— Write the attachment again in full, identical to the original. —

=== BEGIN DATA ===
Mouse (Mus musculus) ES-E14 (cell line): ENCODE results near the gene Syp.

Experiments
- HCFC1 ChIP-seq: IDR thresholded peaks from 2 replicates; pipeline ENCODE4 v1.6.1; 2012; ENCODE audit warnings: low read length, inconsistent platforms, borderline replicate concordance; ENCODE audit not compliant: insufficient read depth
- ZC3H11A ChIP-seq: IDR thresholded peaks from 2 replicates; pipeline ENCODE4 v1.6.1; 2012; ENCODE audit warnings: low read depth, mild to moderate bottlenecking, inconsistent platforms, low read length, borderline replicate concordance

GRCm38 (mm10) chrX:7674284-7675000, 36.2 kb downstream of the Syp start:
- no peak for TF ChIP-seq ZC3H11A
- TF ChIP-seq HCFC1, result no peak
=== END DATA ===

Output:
Mouse (Mus musculus) ES-E14 (cell line): ENCODE results near the gene Syp.

Experiments
- HCFC1 ChIP-seq: IDR thresholded peaks from 2 replicates; pipeline ENCODE4 v1.6.1; 2012; ENCODE audit warnings: low read length, inconsistent platforms, borderline replicate concordance; ENCODE audit not compliant: insufficient read depth
- ZC3H11A ChIP-seq: IDR thresholded peaks from 2 replicates; pipeline ENCODE4 v1.6.1; 2012; ENCODE audit warnings: low read depth, mild to moderate bottlenecking, inconsistent platforms, low read length, borderline replicate concordance

GRCm38 (mm10) chrX:7674284-7675000, 36.2 kb downstream of the Syp start:
- no peak for TF ChIP-seq ZC3H11A
- TF ChIP-seq HCFC1, result no peak